Paul Graham is one of those people who have the skills, dedication, and vision to become a tech success story. Indeed, he is that but with a lower profile than most. He developed the first web-based application together with Robert Morris in 1995, called the Viaweb. Most would find it hard to recall this software now because it was acquired by Yahoo in 1998. Graham’s feats don’t stop there. In 2002, the spam filter he created spawned a new generation of more sophisticated filters.
In 2005, he founded Y Combinator. It is a hybrid of venture capital firm with a business school-type setting. His firm works with forty or so businesses in their early stages every year. The investment he places in these firms is worth around $25,000; it is small relative to other venture capitalists. But he supplements this with introductions to later-stage investors, business advice, technical support, and access to community. Startups flock to Y Combinator because of its robust model. It has already produced a sizable number of ventures; its success also spawned copycat businesses around the world.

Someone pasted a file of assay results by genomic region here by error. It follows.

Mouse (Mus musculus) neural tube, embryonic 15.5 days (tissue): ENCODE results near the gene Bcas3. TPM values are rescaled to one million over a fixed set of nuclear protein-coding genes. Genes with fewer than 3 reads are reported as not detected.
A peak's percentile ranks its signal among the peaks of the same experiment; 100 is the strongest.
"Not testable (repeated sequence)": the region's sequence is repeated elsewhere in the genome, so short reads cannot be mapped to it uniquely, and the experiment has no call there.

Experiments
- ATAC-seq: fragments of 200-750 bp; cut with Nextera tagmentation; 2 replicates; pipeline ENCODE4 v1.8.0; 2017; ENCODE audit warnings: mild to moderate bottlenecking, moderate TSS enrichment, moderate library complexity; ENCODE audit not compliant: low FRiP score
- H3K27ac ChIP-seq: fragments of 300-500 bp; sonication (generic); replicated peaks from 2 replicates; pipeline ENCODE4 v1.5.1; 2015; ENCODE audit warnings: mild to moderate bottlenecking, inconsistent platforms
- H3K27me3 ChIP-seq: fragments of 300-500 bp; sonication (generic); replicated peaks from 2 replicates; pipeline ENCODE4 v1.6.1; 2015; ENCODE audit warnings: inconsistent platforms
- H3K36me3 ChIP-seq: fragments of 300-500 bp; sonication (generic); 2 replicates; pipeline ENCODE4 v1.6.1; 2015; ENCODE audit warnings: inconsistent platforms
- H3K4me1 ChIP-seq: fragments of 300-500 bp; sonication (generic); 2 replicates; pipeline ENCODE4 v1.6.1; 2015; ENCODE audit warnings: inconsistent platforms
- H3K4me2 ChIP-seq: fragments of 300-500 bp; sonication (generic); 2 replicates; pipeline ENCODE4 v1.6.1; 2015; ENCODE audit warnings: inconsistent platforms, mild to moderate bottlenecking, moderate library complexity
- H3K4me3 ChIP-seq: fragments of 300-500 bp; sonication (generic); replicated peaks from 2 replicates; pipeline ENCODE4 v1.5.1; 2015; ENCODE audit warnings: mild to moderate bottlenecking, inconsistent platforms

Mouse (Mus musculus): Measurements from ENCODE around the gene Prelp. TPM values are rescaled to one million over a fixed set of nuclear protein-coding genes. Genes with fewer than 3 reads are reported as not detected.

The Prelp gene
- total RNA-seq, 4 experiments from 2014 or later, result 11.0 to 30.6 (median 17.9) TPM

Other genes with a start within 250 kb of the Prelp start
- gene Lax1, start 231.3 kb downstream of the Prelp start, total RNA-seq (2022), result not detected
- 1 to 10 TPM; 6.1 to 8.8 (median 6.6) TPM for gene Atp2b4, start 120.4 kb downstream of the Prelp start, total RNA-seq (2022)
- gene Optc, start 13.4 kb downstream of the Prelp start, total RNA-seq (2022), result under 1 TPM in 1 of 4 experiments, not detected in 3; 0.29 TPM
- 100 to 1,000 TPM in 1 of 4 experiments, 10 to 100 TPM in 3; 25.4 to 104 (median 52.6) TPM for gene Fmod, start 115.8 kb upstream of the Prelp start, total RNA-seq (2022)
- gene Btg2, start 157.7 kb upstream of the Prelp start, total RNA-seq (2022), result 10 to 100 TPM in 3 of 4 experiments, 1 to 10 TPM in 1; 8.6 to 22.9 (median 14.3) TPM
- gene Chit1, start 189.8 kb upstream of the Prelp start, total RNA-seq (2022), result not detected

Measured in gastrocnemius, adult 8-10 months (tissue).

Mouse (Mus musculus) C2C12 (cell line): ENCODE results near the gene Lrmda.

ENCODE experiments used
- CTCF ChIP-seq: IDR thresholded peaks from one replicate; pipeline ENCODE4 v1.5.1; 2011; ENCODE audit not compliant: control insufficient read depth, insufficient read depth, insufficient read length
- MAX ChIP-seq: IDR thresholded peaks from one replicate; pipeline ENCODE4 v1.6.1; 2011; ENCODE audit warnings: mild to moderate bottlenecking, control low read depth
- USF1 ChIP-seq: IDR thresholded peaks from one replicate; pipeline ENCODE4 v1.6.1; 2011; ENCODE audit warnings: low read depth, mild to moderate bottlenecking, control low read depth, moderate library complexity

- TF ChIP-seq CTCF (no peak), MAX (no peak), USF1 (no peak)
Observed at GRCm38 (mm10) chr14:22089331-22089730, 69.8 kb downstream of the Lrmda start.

When asked about the idea behind Y Combinator, Paul Graham cites his own experience in the tech industry. He understands the frustration, uncertainty, and persistent fear of failure in starting a business. Y Combinator is a company that guides startups by the hand and helps them with funding at the same time. He also cites the benefits of this business model to society at large. Innovation and starting a company are an efficient way to create wealth, and with Y Combinator’s help, startups can be mass-produced.